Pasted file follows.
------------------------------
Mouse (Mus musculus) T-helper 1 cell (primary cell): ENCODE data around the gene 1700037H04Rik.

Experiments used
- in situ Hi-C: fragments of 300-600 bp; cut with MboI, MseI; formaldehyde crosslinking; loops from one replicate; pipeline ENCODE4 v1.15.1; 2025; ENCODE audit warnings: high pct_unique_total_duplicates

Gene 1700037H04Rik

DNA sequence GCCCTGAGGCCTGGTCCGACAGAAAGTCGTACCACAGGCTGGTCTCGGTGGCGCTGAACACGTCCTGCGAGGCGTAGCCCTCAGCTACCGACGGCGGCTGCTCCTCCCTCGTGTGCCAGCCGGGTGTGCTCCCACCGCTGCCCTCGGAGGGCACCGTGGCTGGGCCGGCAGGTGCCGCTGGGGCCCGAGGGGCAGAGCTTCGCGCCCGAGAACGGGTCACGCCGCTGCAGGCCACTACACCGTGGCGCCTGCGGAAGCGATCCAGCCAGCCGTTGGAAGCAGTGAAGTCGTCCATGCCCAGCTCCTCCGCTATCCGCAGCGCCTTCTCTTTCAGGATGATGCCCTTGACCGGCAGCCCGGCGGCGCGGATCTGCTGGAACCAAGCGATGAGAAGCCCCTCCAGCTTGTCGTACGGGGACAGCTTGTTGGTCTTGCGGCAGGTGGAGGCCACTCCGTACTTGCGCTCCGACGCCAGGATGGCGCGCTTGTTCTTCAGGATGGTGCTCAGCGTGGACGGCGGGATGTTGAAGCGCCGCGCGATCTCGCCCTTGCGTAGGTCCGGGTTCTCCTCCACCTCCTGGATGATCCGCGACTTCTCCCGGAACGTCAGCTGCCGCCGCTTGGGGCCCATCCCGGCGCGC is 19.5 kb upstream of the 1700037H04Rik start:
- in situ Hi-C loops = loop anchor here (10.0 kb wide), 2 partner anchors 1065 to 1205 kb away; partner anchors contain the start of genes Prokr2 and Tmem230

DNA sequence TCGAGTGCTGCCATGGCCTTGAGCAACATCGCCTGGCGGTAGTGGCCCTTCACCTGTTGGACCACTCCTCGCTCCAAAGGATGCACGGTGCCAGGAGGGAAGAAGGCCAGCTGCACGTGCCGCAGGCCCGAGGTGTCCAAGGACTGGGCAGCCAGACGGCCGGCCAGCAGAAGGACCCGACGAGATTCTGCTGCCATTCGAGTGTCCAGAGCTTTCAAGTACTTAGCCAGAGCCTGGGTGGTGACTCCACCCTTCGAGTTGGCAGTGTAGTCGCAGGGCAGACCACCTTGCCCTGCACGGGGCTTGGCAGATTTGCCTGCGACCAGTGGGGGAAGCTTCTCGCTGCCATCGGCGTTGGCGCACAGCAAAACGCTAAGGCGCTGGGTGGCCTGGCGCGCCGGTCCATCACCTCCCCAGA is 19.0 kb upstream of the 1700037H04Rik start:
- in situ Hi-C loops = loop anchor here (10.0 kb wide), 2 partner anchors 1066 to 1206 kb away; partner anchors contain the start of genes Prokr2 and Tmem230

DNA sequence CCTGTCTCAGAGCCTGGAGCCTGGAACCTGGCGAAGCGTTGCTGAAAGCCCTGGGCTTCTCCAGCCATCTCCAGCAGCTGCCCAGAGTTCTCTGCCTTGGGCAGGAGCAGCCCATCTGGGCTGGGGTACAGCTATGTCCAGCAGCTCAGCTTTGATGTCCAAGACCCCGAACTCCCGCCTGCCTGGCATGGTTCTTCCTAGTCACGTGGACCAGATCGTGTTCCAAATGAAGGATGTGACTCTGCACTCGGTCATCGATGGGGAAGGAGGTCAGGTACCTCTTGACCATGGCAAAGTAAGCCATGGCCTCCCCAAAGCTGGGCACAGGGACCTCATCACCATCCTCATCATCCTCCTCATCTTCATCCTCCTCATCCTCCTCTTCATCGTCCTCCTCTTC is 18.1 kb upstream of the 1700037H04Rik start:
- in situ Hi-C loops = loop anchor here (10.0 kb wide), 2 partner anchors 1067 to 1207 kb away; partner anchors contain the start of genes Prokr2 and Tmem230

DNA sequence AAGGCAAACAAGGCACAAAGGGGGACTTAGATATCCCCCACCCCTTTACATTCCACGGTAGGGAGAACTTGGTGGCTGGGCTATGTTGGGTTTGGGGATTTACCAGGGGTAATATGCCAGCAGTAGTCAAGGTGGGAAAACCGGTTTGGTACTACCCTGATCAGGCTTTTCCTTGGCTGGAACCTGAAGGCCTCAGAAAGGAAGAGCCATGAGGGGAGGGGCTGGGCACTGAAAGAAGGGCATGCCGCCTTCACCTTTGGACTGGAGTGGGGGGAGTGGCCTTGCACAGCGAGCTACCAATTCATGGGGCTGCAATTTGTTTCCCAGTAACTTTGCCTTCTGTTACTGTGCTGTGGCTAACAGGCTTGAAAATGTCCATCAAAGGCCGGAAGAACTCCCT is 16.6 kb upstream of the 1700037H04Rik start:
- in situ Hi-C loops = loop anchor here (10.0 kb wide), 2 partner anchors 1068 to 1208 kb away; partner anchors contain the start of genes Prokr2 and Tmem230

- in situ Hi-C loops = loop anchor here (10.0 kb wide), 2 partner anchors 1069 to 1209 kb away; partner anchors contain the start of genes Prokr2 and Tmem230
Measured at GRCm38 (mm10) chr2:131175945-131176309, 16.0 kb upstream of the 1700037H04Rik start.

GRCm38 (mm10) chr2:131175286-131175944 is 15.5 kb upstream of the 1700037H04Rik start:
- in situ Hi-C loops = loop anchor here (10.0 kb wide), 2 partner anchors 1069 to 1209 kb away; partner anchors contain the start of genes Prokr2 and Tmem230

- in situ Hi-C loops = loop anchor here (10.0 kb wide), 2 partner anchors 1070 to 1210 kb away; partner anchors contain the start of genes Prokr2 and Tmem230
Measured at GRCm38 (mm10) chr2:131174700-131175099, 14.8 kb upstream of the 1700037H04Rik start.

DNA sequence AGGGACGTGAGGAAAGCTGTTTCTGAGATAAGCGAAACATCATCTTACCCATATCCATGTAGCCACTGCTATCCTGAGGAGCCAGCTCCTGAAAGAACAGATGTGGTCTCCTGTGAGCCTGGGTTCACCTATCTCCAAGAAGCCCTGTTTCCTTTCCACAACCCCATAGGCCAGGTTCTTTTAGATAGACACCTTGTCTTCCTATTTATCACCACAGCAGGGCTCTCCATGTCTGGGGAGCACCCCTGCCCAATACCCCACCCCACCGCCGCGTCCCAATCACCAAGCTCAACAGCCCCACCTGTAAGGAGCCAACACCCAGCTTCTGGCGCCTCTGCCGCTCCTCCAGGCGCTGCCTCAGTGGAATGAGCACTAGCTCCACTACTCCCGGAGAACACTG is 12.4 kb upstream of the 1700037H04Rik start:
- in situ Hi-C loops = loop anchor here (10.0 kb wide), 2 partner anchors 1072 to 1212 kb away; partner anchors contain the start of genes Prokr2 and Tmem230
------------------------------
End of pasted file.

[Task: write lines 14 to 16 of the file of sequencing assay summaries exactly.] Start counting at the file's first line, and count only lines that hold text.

Measured at GRCm38 (mm10) chr2:131175945-131176309, 16.0 kb upstream of the 1700037H04Rik start.

GRCm38 (mm10) chr2:131175286-131175944 is 15.5 kb upstream of the 1700037H04Rik start:
- in situ Hi-C loops = loop anchor here (10.0 kb wide), 2 partner anchors 1069 to 1209 kb away; partner anchors contain the start of genes Prokr2 and Tmem230